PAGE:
The edible chrysanthemum, or whatever you choose to call it, is an acquired taste! Along side cardoons, it's something I love to grow in the vegetable garden but never get round to eating! I'm clearing the overgrown vegetable beds this week, putting the bolted lettuces and gone-to-seed spinach on the compost heap and planning to sow late summer/autumn salad crops and vegetables. The row of edible chrysanthemums has grown tall and they are covered with pretty two-tone yellow flowers - also edible. My use of this plant this year has been restricted to grazing the odd leaf and petal while I'm gardening. I really must do better than that, so this morning I've re-read the 'Chrysanthemum Greens' chapter in Joy Larkcom's book 'Oriental Vegetables'. It brought back memories of the neat little bundles of leaves in the Japanese vegetable markets - and being Japan there are many variations of leaf type - no doubt each has a particular attribute suited to a particular use. Joy advises that once the flowers open the leaves taste more bitter (how very true!) and the leaves and young shoots should be harvested when they are young and fresh and she says "for a supply of exceptionally tender young leaves, successive sowings can be made at 2-3 week intervals" - no wonder the seed is sold in generously large packets!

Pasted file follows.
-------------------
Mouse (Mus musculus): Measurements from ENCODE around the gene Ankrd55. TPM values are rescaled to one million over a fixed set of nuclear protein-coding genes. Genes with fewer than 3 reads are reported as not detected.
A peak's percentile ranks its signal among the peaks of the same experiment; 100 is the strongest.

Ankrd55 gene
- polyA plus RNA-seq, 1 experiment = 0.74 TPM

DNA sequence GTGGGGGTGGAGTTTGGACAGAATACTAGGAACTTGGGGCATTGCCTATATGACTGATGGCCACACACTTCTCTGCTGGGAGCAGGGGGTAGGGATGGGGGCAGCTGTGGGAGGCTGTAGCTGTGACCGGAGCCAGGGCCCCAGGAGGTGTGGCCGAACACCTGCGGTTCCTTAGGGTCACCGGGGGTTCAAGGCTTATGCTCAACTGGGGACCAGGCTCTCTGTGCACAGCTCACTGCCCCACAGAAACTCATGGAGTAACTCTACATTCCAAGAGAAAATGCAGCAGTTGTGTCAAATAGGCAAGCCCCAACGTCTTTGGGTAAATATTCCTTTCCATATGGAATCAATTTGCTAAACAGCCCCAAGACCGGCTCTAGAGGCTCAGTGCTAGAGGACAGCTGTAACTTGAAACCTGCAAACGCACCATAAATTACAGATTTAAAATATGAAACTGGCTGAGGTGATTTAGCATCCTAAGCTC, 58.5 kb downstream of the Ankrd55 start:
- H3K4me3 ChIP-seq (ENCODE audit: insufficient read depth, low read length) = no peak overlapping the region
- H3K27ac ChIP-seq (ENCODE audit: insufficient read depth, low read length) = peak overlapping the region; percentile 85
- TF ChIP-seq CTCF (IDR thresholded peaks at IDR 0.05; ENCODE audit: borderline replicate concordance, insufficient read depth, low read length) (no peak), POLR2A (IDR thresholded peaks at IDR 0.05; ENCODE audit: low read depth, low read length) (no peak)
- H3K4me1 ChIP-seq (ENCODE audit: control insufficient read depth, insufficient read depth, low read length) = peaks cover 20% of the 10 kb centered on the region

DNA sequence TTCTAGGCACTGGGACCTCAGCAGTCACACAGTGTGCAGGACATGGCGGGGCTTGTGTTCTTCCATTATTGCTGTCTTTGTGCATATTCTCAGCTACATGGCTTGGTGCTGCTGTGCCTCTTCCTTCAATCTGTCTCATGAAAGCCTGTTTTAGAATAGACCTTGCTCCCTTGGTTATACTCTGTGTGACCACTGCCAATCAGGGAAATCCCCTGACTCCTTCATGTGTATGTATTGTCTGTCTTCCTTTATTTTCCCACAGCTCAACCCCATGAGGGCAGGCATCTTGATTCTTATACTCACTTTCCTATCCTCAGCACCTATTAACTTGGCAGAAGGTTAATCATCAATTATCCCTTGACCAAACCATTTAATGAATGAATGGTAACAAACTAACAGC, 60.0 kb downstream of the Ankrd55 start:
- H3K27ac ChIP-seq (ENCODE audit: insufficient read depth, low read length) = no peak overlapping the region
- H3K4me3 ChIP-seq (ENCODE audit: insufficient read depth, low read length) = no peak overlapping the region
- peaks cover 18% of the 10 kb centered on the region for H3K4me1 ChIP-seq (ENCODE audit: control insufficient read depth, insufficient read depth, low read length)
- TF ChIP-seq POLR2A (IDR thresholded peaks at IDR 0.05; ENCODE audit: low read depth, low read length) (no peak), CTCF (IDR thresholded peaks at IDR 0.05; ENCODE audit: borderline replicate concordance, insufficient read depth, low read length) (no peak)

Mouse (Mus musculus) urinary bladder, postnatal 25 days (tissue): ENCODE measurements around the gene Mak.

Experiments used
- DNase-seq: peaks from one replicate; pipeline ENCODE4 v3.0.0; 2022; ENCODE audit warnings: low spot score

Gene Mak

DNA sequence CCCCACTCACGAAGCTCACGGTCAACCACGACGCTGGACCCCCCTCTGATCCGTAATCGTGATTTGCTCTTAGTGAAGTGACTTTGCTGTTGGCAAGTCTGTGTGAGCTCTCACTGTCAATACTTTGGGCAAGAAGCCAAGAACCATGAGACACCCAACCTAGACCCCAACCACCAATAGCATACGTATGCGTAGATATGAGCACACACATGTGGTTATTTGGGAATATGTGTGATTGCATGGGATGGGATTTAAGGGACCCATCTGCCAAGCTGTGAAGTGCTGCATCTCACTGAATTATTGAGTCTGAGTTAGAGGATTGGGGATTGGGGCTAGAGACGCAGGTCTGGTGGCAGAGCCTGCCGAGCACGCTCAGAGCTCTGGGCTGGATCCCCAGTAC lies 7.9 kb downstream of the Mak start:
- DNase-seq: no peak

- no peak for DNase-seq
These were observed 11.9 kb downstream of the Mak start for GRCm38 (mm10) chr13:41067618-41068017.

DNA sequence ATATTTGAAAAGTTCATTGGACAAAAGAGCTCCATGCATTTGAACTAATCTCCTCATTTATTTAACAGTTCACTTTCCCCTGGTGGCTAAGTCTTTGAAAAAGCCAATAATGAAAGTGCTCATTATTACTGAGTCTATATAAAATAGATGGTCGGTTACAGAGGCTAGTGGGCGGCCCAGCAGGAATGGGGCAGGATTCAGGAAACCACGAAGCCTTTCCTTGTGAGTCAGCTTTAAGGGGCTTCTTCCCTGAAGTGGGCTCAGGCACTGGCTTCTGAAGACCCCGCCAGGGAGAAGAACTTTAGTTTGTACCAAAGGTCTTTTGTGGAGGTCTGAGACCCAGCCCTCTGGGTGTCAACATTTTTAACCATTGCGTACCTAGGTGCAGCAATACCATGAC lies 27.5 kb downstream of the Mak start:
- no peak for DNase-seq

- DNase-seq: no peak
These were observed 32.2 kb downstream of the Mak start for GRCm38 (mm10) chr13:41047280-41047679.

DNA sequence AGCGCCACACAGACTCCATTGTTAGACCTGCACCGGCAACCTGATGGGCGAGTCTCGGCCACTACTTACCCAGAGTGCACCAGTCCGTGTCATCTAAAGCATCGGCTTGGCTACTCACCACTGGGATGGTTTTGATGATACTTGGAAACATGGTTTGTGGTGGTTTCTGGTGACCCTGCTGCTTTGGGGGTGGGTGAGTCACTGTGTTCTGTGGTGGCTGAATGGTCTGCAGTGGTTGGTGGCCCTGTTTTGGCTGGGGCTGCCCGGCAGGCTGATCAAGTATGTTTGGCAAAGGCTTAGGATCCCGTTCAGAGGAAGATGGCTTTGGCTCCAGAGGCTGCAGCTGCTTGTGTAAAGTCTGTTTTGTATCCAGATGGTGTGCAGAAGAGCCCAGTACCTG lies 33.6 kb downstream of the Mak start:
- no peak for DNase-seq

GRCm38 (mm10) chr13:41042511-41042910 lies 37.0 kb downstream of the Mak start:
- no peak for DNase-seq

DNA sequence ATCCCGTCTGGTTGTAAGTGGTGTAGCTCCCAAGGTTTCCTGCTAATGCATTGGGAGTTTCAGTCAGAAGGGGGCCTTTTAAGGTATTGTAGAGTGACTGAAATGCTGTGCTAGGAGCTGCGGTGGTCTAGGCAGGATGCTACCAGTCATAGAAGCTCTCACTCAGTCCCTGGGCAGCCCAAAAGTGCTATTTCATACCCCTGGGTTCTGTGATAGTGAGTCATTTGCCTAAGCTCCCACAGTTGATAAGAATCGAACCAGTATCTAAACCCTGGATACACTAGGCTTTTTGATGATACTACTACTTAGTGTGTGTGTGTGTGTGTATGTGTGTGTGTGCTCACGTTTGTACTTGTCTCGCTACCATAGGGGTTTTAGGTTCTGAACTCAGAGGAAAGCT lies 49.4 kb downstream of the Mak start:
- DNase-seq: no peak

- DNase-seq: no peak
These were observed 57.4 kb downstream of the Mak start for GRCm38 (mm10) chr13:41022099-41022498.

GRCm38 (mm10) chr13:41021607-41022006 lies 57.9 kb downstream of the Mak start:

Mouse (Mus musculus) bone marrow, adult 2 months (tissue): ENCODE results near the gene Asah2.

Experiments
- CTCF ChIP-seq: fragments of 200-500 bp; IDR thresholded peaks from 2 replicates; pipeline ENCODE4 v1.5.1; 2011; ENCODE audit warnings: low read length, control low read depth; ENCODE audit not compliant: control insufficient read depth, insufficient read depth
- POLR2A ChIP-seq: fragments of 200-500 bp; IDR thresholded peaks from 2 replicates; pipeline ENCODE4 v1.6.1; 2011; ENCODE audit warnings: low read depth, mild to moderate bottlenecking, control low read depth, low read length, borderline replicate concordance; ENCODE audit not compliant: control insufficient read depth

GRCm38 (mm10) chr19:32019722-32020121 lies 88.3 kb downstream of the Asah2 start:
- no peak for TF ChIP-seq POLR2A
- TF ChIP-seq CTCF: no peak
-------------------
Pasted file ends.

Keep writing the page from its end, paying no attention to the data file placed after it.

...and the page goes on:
So, if anyone has a favourite recipe using shungiku (or tong hao or chop suey greens or whatever your local name for chrysanthemum coronarium is) I've love to hear about it.
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